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The change was simple. The send() function used to return the number of
bytes LuaSocket managed to get rid of by passing them down to the
transport layer. When using non-blocking I/O, we send the data piece by piece. So the send() function accepts the indices of the first and last byte of
a string you want to send. This avoids the creation of temporary strings
that would be created by string.sub. Now, if you look at your loop, you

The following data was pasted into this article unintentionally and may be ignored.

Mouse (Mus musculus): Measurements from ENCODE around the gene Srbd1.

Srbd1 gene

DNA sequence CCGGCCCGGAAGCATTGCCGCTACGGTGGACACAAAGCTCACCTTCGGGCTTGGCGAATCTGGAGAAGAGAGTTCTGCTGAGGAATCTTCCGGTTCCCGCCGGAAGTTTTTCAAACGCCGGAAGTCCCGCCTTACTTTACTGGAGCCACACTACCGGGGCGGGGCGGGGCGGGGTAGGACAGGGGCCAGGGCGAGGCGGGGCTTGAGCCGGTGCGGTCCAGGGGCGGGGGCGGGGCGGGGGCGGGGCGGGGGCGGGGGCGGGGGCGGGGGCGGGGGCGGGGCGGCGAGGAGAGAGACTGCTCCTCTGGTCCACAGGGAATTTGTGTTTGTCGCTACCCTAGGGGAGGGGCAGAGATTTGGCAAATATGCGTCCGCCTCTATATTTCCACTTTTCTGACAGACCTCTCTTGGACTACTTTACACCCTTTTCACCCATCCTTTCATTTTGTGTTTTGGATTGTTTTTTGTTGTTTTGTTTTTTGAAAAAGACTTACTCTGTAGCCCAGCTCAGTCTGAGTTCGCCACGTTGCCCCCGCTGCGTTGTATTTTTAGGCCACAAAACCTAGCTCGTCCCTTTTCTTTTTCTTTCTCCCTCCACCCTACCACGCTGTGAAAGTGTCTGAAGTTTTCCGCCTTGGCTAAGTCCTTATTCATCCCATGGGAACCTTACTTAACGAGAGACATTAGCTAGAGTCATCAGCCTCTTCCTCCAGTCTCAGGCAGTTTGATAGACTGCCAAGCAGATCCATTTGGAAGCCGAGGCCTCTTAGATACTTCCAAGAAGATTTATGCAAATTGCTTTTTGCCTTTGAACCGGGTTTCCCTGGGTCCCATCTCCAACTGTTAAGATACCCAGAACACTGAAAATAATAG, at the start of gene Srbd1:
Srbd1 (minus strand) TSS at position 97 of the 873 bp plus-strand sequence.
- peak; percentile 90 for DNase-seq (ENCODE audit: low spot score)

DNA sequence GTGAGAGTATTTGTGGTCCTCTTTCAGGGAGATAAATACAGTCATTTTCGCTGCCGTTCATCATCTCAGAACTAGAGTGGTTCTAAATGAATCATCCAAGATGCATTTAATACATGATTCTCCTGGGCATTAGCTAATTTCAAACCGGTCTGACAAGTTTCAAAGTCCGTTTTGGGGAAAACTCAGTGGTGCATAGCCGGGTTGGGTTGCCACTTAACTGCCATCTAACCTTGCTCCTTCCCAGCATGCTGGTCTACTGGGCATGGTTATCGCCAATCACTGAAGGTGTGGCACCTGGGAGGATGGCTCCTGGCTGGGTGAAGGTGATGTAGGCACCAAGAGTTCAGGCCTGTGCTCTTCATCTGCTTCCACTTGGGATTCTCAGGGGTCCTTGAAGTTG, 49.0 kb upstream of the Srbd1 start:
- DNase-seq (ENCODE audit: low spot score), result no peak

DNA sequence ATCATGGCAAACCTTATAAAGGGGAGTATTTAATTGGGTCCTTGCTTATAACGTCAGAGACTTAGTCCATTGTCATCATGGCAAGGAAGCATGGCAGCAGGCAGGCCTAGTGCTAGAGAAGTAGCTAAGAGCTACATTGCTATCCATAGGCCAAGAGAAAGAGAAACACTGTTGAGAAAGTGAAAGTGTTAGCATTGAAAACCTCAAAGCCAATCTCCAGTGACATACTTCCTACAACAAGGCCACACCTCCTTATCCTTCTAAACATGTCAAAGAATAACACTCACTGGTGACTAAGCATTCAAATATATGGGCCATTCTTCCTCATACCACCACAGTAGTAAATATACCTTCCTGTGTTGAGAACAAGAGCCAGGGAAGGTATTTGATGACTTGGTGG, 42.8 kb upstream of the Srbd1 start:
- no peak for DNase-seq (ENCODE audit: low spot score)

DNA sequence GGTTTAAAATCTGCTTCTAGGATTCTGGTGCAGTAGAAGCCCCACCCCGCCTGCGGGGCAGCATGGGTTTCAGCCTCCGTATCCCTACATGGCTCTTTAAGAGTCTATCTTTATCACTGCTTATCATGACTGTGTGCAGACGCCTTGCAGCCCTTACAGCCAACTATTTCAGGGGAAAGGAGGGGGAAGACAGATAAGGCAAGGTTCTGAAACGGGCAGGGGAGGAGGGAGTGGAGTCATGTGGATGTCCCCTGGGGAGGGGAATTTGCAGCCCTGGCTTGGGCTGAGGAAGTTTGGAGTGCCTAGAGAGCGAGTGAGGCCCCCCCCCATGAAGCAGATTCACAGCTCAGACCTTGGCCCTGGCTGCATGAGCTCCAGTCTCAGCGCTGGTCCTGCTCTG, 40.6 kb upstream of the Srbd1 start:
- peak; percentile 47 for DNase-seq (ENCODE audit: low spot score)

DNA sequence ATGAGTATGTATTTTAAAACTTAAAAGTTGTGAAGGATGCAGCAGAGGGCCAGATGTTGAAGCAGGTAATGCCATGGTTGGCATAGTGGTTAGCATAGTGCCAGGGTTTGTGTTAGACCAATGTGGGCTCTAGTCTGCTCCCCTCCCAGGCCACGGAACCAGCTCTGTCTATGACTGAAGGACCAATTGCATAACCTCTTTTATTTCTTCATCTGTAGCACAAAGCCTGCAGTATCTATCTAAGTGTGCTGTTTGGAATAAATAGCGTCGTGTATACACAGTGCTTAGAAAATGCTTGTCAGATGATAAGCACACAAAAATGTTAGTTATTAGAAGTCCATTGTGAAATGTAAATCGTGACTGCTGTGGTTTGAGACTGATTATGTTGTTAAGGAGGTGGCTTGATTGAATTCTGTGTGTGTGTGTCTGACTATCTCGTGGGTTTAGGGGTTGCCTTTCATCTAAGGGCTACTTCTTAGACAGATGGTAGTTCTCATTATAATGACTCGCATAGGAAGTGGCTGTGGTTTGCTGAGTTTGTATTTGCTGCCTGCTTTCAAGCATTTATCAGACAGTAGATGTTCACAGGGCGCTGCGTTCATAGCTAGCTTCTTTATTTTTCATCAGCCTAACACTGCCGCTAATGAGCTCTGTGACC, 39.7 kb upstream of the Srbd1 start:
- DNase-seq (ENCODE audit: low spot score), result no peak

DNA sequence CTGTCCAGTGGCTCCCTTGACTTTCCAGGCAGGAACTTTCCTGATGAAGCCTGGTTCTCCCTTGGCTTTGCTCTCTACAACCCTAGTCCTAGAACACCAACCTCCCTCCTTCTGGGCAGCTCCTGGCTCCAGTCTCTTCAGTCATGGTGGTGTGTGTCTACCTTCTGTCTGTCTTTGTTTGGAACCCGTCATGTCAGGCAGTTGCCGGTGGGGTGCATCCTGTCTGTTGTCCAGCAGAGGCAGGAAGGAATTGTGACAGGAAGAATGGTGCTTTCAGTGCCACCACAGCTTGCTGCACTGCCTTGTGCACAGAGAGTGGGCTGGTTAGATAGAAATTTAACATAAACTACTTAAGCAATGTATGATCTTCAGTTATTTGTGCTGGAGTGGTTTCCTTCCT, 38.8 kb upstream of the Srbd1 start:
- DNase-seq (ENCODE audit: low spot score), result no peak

had to advance the initial position by the number of bytes that send()
actually sent. Every time you use non-blocking I/O, you would have to do
this. So now LuaSocket returns the index of the last byte that was sent.
On the next call, you can simply use that index.

I will fix the manual to simplify this a little.